I guess nobody is perfect. Roger Federer, the #1 men's tennis player in the world for 52 straight weeks, didn't make it to the Australian Open Finals. I am still slightly stunned. Maybe the 38 million dollars he's won in prize money (does not include endorsements) will help him get over his loss in the semis.

Friday, January 25, 2008

It's about time for a book review!

The Kite Runner by Khaled Hosseini I find book reviews fairly boring, so I'll try to keep this brief. I rarely read anymore for educational purposes---my mind needs pure fluff and escapism at the end of the day. So after seeing this book lauded everywhere I picked it up at the library and read the back cover. And I quickly placed it back on the shelf. No way was I going to relax while kids were sleeping with something that dealt with Afghanistan and the Taliban. But on another trip to the library I must have felt a little more desperate because I brought it home and I actually read it.
It's a compelling story about friendship and the setting just happens to be in a tumultuous country. Books like this remind me that I am so stinkin' lucky to live in this country. I am also reminded that there are people just like me on the other side of the globe enduring incredibly hard circumstances. But I didn't realize those things as I read it---I was just reading a good book. There are some Mature Elements in this book (always has to be a disclaimer, right?) so look at other reviews before you jump in. There. That was my first official adult book review. Next time we'll discuss the thematic elements of The Little Engine that Could. bye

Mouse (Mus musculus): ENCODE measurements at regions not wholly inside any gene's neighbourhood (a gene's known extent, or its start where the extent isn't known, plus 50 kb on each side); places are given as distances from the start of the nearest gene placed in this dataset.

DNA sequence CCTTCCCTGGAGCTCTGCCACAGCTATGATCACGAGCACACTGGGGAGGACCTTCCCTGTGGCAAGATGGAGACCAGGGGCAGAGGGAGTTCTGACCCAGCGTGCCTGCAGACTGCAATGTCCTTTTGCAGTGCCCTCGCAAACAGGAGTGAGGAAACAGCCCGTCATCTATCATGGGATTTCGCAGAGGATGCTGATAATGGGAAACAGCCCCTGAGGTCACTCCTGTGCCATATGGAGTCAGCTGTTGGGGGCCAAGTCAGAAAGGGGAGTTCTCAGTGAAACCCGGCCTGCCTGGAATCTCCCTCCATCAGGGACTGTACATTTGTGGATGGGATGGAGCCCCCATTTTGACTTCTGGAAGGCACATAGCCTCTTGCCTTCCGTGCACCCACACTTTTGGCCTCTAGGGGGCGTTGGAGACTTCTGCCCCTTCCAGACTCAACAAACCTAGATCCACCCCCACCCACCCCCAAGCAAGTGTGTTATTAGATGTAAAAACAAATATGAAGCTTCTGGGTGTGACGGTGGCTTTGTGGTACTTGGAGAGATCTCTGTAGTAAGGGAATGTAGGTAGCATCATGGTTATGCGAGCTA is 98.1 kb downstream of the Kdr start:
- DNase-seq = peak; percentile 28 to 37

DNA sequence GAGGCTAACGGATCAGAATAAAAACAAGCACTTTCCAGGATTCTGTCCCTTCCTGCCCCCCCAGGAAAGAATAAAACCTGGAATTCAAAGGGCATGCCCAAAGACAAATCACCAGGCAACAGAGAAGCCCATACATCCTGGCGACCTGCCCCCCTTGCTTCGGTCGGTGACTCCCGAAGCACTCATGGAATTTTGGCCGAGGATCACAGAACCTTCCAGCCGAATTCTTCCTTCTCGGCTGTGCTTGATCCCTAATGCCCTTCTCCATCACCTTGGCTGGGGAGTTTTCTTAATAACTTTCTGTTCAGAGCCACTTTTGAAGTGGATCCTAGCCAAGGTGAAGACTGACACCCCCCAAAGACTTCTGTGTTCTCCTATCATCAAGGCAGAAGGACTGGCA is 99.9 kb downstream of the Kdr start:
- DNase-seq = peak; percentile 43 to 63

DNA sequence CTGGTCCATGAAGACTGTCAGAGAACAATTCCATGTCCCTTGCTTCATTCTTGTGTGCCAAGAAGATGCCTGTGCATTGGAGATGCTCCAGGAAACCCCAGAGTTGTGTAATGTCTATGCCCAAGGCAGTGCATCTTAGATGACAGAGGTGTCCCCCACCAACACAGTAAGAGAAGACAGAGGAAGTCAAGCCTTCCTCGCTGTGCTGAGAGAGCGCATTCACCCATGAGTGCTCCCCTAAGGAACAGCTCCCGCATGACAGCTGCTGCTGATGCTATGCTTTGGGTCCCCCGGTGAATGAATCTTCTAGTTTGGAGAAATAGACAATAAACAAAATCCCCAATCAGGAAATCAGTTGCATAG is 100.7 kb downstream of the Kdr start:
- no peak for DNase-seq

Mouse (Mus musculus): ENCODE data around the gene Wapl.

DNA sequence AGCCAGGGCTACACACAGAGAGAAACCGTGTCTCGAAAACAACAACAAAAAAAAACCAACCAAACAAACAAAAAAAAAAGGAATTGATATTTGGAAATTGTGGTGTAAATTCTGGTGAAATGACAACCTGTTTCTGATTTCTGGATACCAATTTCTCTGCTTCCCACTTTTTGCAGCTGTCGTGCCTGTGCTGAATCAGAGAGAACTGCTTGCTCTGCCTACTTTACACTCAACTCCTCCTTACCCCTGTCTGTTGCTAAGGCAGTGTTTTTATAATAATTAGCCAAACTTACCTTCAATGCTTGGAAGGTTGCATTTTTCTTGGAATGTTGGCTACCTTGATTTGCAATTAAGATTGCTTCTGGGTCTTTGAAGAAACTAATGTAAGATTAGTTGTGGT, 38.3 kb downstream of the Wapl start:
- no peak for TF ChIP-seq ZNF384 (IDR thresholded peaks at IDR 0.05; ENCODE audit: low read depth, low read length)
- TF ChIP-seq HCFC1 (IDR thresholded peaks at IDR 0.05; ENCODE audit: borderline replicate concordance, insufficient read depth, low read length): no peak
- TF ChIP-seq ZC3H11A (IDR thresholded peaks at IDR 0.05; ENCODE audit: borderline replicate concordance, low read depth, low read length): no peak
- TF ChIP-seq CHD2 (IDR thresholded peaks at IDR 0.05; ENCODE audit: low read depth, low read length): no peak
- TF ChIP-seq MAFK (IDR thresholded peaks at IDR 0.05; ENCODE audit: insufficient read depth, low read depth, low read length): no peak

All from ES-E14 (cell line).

Wednesday, January 23, 2008

A little snow won't stop us!

Noelle---the pink marshmallow

Why build a snowman or make snow angels when you can pull out the summer toys and try to plow through the yard with them? Now if we could have just dug out the sandbox.......

Monday, January 21, 2008

The Token Vegetable

I have given up. Why spend time and money on exposing your child to a variety of vegetables when they won't eat them? And then you get angry at the family dog, AKA Dad, for not eating all the leftover soggy veggies that have been marinating in the fridge for weeks. I have tried the tricks----turning vegetables into cute creatures doesn't make them more palatable for my children. They don't eat their toys (anymore) so why would a cauliflower snowman become more edible than the original form? Occasionally I can grate them into a sauce with nobody noticing, but eventually I am always found out--- "This tastes DIFFERENT, mom" in a voice which lets me know that different is not good. Or " AAAH! There is something GREEN in my spaghetti!" and we all know that nothing good is green.
So we have given up. For now. So with whatever wonderful dinner I have concocted I unceremoniously throw the bag of baby carrots onto the table as well. The one vegetable all four children can stomach. With plenty of Ranch Dressing, of course.

Thursday, January 17, 2008

Winter Denial

Ethan, 3, has a very limited comprehension of what winter means. Several times a week he asks to go to the zoo, swimming, Lake Powell, the park, a parade, have a picnic, and other such activities that require a temperature that is not in the teens. For a kid who wears his Thomas the Train boots everywhere and insists on putting on his mittens to get into the car I will just call him Seasonally Dysfunctional.